Thinking is a mental process which allows humans to model the world, philosophy is the attempt to understand the world using logic and reason. The world being both the external and the internal, and both the knowable and unknowable.

For an overview of philosophy see our branches of philosophy page, for an introduction to philosophy check out Reason at Work (Amazon). Philosophy includes everything from economic and political philosophies, to the philosophies of emotions and mind, to cosmological and other other metaphysical questions, to the nature of god and religion, to the very nature of what we can know. Given that every subject has a science and philosophy (with the two often merging, such is the case in theoretical physics or mathematics) we have to be careful not to undervalue the practical aspects of this non-science.


The Difference Between Fact and Opinion

Facts are things that are the case for sure, they are stated plainly and without bias. Opinions meanwhile inject subjectivity and bias. Since most content in any form contains at least some subjectivity and bias, it is rare to find pure facts and common to find opinion.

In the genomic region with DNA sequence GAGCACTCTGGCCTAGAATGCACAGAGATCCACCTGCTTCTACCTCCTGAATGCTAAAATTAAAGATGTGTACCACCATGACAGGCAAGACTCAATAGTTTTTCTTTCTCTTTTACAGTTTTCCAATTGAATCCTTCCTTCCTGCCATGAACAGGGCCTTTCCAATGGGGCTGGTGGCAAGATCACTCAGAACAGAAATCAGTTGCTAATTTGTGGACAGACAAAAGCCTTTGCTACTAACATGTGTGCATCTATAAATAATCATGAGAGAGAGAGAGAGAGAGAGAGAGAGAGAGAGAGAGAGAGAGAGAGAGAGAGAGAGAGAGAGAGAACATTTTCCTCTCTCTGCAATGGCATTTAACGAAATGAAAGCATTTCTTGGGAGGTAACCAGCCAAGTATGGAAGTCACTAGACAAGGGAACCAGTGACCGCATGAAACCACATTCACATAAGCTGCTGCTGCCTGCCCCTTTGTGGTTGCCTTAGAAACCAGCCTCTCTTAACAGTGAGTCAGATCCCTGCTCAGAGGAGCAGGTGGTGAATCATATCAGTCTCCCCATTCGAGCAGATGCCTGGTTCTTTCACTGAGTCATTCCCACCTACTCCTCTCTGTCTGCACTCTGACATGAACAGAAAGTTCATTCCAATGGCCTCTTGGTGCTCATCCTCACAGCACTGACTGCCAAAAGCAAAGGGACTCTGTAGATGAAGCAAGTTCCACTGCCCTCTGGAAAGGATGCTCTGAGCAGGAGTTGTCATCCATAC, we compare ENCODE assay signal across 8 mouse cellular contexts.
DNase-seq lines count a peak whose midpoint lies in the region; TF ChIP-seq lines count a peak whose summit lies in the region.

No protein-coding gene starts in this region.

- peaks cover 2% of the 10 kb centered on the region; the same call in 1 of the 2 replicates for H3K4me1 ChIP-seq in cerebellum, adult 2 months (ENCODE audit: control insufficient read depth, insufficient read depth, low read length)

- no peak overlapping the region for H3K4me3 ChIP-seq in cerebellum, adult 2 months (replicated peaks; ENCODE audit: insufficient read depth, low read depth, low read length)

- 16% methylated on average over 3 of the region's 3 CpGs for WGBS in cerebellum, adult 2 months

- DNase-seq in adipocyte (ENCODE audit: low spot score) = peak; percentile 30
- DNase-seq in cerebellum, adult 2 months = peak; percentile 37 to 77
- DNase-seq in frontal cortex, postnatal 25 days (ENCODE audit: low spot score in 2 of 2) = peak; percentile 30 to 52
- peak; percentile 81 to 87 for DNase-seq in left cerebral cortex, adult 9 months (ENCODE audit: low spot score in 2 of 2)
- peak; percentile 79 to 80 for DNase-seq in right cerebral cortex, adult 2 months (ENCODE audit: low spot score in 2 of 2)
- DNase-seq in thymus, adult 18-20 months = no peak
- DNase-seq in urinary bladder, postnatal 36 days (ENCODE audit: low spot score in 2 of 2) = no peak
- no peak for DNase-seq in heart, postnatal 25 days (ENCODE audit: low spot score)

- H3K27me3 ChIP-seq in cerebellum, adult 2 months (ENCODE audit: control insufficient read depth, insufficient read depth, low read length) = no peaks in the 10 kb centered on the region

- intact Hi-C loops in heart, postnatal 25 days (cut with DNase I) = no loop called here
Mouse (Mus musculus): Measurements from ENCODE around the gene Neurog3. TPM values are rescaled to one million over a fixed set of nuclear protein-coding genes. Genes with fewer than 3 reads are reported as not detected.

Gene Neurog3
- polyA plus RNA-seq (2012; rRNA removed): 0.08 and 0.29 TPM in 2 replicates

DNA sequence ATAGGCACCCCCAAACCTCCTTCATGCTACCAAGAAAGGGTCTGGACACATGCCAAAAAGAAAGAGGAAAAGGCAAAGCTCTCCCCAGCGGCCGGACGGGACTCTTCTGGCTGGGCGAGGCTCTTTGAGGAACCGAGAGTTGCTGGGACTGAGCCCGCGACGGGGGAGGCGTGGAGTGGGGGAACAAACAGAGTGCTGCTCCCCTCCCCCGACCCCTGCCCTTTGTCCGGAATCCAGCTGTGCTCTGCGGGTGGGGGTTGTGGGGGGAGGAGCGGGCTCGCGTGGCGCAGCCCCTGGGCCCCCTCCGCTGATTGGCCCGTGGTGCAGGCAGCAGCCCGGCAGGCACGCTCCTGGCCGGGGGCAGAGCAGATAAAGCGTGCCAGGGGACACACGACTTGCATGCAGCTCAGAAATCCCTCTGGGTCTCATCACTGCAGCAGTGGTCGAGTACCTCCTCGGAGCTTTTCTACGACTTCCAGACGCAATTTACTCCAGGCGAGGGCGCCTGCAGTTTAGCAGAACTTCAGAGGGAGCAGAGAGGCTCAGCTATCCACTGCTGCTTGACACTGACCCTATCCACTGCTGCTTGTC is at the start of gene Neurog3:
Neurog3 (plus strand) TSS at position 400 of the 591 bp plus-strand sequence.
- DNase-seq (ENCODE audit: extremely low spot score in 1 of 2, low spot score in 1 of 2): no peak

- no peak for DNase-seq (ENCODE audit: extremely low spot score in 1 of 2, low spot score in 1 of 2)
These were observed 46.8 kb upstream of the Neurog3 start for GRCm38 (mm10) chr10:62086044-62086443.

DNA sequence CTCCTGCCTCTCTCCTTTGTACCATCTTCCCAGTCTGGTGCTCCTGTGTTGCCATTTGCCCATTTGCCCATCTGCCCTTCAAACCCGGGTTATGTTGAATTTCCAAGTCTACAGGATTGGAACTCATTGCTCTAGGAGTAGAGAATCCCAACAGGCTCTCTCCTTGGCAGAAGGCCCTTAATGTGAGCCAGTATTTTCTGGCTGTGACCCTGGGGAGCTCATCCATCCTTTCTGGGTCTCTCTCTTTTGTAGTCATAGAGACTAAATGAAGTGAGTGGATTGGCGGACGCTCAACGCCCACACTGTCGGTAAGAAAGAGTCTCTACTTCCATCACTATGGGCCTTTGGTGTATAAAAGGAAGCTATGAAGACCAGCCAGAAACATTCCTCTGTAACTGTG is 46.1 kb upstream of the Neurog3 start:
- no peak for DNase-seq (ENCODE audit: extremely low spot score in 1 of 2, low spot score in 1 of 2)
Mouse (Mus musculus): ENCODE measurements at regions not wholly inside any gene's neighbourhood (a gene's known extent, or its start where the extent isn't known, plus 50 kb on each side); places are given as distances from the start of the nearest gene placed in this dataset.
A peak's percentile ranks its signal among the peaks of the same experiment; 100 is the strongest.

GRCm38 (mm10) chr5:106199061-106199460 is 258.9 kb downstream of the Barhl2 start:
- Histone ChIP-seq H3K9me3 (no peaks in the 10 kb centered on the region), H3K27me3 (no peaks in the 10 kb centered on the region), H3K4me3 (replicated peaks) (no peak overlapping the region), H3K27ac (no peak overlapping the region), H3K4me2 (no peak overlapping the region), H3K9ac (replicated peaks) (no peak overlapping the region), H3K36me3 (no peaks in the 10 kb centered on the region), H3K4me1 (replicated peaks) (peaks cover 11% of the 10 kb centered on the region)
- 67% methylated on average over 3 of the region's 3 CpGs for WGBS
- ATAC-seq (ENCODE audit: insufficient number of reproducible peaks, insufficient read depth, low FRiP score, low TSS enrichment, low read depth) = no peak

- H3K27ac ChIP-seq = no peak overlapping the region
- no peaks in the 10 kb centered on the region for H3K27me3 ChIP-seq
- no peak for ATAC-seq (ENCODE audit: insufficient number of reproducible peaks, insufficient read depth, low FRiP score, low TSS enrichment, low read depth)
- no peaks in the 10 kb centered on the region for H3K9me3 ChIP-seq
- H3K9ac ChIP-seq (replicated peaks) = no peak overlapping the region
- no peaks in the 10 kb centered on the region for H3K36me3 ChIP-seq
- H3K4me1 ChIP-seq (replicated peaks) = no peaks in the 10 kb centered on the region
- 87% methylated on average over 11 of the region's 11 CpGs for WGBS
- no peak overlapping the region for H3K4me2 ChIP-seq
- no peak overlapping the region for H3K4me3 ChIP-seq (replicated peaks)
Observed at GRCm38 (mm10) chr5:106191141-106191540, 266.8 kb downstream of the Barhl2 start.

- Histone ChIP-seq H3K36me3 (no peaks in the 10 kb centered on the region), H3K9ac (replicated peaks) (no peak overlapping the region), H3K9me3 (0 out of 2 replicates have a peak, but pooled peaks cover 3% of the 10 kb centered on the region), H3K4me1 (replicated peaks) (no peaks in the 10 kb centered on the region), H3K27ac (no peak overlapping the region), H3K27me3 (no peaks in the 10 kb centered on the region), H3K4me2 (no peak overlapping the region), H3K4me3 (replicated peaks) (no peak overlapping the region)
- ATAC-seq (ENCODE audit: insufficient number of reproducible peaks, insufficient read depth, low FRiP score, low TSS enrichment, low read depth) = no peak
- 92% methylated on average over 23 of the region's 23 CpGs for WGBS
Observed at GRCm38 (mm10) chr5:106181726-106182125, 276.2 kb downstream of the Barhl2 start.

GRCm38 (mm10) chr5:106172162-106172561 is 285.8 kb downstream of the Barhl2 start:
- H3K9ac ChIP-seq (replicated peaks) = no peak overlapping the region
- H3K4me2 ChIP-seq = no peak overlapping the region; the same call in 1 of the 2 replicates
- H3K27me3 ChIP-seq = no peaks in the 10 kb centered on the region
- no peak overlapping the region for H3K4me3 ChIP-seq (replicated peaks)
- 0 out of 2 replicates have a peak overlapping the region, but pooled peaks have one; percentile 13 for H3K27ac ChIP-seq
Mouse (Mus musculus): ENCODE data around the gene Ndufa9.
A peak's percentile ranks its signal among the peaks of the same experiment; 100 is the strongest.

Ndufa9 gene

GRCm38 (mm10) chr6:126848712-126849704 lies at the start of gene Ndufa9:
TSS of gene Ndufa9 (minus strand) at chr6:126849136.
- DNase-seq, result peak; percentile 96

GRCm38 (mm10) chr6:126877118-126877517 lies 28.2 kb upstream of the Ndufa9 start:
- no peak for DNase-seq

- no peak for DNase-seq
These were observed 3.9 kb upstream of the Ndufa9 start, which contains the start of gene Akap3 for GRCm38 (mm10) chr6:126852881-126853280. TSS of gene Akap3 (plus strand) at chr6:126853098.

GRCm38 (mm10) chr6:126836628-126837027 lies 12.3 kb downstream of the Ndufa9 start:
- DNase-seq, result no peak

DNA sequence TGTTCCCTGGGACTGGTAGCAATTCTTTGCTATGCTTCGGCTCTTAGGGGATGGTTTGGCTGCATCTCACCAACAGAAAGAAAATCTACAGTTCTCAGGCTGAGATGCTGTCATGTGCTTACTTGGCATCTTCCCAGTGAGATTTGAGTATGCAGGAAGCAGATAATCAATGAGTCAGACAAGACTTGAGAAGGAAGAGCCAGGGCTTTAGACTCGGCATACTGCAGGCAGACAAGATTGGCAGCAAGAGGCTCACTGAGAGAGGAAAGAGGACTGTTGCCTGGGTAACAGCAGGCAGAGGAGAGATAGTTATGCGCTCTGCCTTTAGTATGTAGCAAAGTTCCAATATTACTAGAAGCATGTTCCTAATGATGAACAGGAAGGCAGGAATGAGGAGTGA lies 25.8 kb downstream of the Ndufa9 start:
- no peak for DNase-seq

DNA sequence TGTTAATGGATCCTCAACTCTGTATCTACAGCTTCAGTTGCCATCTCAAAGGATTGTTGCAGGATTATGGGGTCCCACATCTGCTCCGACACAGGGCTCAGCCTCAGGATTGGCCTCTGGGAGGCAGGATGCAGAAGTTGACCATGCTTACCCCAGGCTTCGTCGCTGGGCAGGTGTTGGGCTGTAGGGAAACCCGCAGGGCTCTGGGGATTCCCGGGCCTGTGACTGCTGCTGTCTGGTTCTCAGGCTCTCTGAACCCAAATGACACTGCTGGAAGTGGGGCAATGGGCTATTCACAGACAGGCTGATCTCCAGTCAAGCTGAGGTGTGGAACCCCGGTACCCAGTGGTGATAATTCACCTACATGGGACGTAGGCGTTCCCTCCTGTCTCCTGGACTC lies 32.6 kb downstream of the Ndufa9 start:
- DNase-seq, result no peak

Whatever is the Case, is the Case Fact

Whatever is the case, is the case. That is to say, whatever is true is true within a system, is true within that system (for example, whatever is the case in reality, is the case in reality; or, whatever is true in mathematics, is true in mathematics).

Potentially, Everything is Light Fact

Nikola Tesla was said to have said “everything is light.” That is potentially correct. In theory, the universe could be explained by electromagnetic energy.

Analysis and Synthesis Explained

In simple terms, analysis examines a system by dividing a whole into its parts, and synthesis examines a system by combining and comparing parts.

Inductive Reasoning Explained

We explain inductive reasoning, a bottom-up reasoning method that reasons by consistency, comparing particulars and probabilities to find likely truths.

What is a Truth-Value?

A truth-value is a label that is given to a statement (a proposition) that denotes the relation of the statement to truth.

You Can’t Prove a Negative Myth

The saying “you can’t prove a negative” isn’t accurate. Proving negatives is a foundational aspect of logic (ex. the law of contradiction).